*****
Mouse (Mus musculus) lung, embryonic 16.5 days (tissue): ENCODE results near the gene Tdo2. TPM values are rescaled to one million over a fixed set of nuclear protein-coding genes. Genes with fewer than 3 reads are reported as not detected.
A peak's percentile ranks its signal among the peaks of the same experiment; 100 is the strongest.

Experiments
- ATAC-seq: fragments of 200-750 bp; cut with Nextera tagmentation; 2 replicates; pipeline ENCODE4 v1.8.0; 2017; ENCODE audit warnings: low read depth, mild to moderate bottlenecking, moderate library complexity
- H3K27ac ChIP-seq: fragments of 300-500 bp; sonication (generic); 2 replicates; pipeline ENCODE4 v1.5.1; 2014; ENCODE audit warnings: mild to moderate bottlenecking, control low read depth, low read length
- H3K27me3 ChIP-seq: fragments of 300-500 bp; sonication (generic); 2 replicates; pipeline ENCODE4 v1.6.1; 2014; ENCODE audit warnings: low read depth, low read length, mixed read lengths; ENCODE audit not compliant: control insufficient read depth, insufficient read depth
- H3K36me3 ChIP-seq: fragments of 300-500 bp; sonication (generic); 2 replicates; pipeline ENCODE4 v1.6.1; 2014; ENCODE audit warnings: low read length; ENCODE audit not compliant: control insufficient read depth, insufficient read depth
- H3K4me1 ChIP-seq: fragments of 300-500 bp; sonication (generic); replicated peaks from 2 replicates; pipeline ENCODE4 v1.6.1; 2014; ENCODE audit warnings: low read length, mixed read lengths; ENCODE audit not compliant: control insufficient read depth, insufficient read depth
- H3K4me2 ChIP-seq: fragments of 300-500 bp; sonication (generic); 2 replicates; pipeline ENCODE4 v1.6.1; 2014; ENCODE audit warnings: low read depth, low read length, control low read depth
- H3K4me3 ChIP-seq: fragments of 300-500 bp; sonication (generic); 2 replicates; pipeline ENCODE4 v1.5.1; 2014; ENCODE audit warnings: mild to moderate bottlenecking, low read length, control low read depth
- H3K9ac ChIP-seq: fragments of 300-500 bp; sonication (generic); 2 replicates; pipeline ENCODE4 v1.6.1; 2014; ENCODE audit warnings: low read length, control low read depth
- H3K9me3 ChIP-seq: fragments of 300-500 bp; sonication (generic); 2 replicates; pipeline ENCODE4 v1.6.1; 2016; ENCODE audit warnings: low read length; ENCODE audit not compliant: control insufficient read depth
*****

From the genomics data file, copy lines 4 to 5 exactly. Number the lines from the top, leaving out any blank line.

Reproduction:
- ATAC-seq: fragments of 200-750 bp; cut with Nextera tagmentation; 2 replicates; pipeline ENCODE4 v1.8.0; 2017; ENCODE audit warnings: low read depth, mild to moderate bottlenecking, moderate library complexity
- H3K27ac ChIP-seq: fragments of 300-500 bp; sonication (generic); 2 replicates; pipeline ENCODE4 v1.5.1; 2014; ENCODE audit warnings: mild to moderate bottlenecking, control low read depth, low read length